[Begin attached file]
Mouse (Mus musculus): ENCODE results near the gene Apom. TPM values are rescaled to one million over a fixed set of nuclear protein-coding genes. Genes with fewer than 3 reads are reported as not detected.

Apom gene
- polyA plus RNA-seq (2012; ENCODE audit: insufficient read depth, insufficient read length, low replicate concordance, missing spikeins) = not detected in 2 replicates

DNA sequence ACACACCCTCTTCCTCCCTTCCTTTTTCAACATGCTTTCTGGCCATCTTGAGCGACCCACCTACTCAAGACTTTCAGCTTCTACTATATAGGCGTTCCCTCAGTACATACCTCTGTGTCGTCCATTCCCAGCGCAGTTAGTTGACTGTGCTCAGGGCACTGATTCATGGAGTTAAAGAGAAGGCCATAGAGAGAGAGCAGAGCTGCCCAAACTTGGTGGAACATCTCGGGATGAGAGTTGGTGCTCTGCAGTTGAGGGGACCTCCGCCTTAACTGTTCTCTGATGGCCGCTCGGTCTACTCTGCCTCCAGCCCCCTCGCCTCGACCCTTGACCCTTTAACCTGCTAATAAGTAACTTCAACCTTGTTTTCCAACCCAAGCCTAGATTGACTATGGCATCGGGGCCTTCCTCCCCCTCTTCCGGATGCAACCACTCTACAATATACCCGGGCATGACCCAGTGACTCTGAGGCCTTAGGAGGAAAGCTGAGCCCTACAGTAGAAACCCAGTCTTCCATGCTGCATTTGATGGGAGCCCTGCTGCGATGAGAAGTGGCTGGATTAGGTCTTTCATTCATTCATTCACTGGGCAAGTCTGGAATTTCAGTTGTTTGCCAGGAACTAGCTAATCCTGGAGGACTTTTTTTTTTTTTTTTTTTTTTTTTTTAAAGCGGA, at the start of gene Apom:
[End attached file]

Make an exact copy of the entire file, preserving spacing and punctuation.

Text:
Mouse (Mus musculus): ENCODE results near the gene Apom. TPM values are rescaled to one million over a fixed set of nuclear protein-coding genes. Genes with fewer than 3 reads are reported as not detected.

Apom gene
- polyA plus RNA-seq (2012; ENCODE audit: insufficient read depth, insufficient read length, low replicate concordance, missing spikeins) = not detected in 2 replicates

DNA sequence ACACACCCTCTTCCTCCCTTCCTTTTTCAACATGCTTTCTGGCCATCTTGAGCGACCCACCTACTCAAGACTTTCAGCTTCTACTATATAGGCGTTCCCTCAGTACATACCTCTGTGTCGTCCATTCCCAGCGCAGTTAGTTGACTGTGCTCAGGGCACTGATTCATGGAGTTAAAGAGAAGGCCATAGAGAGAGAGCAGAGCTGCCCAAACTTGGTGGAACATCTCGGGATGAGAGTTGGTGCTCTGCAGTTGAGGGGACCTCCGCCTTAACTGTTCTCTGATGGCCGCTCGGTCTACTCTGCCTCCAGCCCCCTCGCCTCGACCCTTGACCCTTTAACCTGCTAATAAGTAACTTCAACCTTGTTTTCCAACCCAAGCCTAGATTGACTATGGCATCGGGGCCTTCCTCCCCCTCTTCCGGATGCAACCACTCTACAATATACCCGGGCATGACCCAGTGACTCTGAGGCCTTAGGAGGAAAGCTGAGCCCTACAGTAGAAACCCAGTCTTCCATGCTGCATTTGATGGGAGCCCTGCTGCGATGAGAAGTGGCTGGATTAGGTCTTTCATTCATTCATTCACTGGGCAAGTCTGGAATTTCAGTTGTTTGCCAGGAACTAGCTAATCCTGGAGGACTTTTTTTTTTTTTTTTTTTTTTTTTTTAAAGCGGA, at the start of gene Apom: